Italy’s Prime Minister sets conditions for staying in office


ROME (AP) – Italian Prime Minister Mario Draghi on Wednesday said spontaneous demonstrations of popular support for his government were “unprecedented and impossible to ignore” as he weighed appeals to overturn his resignation, which were offered after a coalition partner announced a triggered the government crisis.

Draghi laid out priorities for Parliament to take into account in rebuilding the majority “from above” so the government can work efficiently, and indicated he was ready to go ahead if they were adopted. Draghi directly challenged the 5 Star Movement to decide whether or not to be on board after the populists refused to support the government in a vote of confidence last week.

“Are you ready? Are you ready to rebuild this pact? Are you ready?” Thundered Draghi at the end of his speech to the Senate. “You don’t have to give me the answer. You have to give that to all Italians.”

Draghi offered his resignation last week after 5-star senators boycotted a confidence vote. The trigger was their opposition to an incinerator for Rome, which was included in a bill, but their dispute with Draghi’s government went far beyond that.

Draghi had long insisted he would never lead a second government, or one without the 5-Stars, and flatly said last week that he would not govern by ultimatum.

But it seemed the waves of appeals he had to consider from inside and outside Italy were having an effect. In recent days, political leaders, mayors, medical associations and ordinary citizens have urged him to stay put at such a crucial time, when rising inflation and energy prices, a war in Ukraine and the implementation of the EU recovery funds are at stake.

Draghi told the Senate he was personally moved by the spontaneous statements of support, citing in particular the petitions by Italian mayors and medical staff, the “heroes of the pandemic”.

“The mobilization these days by citizens, associations and regions for the continuation of government is unprecedented and impossible to ignore,” he said. “This call for stability requires all of us to decide whether it is possible to restore the conditions in which government can truly govern.”

Despite Draghi’s suggestion that he was open to remaining, there was no clarity as to how the day would play out: After Draghi’s speech, lawmakers will have an opportunity to respond and Draghi will have a chance to respond. There may be some sort of vote later in the day.

From the Presidential Palace on Quirinale Hill, President Sergio Mattarella watched over the scene, who can ultimately decide whether to accept Draghi’s resignation if offered again, whether to ask him or someone else to govern until the spring elections, or whether he will Parliament is now dissolving and is already dissolving in September to trigger early elections.

Mattarella had tasked Draghi in 2021 to form a national unity government grouped with parties from the right, left and the 5-Star to guide Italy through its post-pandemic economic reset and enact reforms needed to implement it funds of around 200 billion euros are required for the reconstruction of the European Union.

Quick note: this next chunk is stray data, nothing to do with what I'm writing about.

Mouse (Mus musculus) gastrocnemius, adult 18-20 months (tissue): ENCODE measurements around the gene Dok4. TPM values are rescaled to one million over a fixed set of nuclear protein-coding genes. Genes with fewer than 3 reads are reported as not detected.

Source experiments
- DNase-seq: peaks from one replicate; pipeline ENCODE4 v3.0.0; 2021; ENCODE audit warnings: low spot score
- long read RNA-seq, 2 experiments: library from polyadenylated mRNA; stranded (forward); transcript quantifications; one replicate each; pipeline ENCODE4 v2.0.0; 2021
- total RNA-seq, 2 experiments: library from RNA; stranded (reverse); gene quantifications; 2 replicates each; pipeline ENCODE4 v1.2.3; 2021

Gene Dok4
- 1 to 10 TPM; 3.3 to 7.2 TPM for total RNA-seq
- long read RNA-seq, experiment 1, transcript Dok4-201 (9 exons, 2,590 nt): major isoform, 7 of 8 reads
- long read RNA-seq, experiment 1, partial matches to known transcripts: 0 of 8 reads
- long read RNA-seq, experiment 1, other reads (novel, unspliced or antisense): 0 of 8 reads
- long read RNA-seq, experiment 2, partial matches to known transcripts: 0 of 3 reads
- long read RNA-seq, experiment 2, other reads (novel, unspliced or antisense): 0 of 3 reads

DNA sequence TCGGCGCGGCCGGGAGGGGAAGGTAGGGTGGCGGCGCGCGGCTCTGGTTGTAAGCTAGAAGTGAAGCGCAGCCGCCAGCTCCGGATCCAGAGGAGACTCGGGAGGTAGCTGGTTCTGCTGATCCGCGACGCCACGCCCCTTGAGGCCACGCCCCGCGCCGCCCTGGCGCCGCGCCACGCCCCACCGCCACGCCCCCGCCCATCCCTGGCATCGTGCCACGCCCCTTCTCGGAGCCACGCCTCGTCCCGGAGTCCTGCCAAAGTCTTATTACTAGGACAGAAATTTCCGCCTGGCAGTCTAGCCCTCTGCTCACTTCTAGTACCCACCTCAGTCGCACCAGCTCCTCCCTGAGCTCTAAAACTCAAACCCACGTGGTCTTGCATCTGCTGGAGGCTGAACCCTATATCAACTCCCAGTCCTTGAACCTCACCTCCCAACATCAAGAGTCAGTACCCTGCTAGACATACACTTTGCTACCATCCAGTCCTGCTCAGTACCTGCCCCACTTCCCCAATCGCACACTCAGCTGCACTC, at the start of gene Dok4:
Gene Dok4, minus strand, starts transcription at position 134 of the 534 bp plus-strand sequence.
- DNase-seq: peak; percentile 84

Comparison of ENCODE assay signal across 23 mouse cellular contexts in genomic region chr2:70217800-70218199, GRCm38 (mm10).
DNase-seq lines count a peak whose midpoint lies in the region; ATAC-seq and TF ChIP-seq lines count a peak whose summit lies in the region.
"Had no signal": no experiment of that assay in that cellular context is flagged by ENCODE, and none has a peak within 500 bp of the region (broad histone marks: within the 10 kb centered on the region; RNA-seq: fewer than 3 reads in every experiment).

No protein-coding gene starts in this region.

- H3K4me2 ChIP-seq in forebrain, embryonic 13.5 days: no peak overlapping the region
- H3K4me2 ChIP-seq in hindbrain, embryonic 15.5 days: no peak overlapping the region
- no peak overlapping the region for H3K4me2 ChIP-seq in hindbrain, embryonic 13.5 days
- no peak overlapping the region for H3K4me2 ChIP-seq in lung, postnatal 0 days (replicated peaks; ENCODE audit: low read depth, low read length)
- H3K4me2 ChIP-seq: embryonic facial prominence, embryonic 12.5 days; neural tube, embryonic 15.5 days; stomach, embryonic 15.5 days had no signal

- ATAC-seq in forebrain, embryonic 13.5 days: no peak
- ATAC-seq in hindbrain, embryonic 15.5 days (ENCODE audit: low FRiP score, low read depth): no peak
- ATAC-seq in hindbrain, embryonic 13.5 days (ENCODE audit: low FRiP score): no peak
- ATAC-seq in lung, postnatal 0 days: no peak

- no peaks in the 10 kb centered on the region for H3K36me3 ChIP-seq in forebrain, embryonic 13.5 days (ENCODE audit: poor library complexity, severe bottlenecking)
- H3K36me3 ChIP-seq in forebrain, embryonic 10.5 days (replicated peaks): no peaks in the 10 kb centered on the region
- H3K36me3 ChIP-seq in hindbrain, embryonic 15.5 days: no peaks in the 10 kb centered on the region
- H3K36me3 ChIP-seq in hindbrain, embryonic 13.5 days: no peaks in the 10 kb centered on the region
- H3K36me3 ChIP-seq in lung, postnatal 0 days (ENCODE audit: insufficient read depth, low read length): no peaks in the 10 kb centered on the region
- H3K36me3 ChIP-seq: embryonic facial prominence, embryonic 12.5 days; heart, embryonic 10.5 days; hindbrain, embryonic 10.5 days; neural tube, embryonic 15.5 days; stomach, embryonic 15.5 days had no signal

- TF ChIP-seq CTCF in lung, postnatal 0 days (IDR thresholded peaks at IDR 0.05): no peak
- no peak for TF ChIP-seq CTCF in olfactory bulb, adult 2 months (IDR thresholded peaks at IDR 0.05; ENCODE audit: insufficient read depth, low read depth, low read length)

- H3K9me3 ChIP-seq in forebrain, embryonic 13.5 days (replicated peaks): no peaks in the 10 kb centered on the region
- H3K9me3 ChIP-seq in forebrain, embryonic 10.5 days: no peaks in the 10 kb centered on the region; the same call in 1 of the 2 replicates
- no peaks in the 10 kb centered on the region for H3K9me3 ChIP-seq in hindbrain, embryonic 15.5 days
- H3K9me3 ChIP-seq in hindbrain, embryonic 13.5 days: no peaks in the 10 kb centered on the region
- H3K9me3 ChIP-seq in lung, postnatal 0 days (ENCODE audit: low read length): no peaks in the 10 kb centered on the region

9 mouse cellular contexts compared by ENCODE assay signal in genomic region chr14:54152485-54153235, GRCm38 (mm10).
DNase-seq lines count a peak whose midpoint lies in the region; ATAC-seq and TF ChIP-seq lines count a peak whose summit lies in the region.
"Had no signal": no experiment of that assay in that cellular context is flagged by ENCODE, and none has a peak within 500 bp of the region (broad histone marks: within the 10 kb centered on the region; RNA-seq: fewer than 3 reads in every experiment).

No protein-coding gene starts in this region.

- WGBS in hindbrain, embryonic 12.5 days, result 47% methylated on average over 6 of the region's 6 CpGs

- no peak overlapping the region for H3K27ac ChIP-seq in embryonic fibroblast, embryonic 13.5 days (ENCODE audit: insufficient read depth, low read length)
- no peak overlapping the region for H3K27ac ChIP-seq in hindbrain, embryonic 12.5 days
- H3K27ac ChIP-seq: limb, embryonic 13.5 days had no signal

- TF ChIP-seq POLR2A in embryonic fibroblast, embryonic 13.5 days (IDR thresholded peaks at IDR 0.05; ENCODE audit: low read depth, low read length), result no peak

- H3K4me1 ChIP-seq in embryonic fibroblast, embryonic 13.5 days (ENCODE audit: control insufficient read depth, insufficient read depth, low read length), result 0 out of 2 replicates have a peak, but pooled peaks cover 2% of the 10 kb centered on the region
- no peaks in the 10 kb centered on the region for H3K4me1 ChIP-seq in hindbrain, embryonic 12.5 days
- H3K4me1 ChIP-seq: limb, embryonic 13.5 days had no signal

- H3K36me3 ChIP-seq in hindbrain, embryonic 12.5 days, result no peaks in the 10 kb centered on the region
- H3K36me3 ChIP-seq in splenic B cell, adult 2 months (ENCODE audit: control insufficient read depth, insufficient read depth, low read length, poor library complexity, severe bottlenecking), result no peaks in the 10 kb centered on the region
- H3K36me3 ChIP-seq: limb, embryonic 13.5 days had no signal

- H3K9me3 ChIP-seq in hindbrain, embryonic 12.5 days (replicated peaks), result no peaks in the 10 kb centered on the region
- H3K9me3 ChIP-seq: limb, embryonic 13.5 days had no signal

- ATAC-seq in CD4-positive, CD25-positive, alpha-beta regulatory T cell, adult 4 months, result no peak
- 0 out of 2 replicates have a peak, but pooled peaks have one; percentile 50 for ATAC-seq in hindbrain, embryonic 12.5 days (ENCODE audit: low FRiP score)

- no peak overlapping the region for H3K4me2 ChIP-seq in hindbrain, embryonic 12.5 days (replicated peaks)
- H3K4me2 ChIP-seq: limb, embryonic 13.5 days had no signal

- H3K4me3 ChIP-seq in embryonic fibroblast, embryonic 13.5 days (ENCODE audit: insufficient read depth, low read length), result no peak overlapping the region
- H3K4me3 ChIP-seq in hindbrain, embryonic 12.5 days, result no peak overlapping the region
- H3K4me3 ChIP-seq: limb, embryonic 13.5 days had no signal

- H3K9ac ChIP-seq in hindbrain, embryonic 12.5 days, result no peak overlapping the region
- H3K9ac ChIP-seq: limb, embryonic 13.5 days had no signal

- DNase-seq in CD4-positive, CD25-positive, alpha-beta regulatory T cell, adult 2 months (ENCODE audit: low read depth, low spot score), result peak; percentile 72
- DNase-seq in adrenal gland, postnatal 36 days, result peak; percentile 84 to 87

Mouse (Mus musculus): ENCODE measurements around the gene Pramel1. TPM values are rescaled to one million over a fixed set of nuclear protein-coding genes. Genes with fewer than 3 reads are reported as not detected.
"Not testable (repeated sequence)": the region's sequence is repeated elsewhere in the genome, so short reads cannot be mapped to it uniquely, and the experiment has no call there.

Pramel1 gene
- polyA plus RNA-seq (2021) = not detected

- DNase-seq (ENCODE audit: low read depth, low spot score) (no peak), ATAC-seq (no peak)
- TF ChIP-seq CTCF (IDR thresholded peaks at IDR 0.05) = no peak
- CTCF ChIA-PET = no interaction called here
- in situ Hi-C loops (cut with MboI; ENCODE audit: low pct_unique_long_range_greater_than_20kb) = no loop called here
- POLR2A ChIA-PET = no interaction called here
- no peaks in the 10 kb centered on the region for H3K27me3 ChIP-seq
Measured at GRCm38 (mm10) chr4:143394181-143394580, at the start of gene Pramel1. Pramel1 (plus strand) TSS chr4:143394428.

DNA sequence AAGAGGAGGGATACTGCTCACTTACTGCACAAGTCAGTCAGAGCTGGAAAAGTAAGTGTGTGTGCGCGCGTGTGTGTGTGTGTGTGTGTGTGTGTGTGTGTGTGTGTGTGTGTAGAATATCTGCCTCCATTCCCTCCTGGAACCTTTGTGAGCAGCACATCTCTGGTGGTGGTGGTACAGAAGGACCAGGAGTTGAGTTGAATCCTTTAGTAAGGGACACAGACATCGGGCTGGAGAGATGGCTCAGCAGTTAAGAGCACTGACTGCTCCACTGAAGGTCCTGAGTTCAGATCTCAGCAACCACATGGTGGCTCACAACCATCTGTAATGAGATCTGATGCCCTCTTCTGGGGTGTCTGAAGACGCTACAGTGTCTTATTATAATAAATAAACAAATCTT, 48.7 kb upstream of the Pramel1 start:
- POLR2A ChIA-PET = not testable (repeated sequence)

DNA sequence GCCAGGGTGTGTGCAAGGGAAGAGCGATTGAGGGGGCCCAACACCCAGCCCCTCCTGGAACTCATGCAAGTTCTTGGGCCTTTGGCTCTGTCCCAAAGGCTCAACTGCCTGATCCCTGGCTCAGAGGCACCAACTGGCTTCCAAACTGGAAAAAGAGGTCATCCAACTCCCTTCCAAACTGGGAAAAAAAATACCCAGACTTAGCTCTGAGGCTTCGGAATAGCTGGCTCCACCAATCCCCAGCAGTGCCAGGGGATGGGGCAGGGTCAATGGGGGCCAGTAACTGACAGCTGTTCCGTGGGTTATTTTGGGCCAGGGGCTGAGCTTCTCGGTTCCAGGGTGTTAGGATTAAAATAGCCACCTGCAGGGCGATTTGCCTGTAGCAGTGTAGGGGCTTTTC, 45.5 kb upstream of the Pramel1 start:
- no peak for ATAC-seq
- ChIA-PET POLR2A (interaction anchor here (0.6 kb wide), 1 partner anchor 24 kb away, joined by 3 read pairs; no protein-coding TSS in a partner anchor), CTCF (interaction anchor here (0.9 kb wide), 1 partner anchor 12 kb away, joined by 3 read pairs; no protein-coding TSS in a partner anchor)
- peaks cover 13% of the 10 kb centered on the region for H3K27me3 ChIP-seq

The troubled coalition worked for a while, but Draghi offered his resignation last week after the 5-star lawmakers, the biggest voters in the 2018 general election, opted out.

Five-Star leader Giuseppe Conte, who complained that his forces had been humiliated and ignored by other coalition parties, delivered a nine-point set of demands for Draghi to accept, including the flagship 5-Star promise of a basic income and a minimum wage.

Draghi also strongly opposed Conte’s opposition to military support for Ukraine.

Former Prime Minister Mario Monti, himself destined to lead Italy at a moment of crisis, appealed to Draghi’s ego and said the internationally respected former European Central Bank chief would irrevocably damage his legacy if he left Italy now.

“Draghi’s bitterness at the little games played by various parties is perfectly understandable,” wrote Monti on the front page of Corriere della Sera. But he warned that Draghi would “show a lack of respect for the country and its citizens” if he went ahead and resigned.

At the beginning of the day, important parties had staked out their positions: the Democratic Party, which has around 22 percent in the polls and is an important coalition partner, wants Draghi to stay. Center-right coalition partners Forza Italia of ex-Prime Minister Silvio Berlusconi and Liga of Matteo Salvini have merely said they will not govern with the 5 stars again.

The 5-Stars themselves are divided, with Conte’s allies poised to back down, but other 5-Star lawmakers said they would remain supportive of Draghi, suggesting further defections from the populist ranks. Italy’s right-wing brothers, who have always been in opposition to Draghi’s coalition, want to go straight to snap elections as they battle the Democrats for the top spot in polls.


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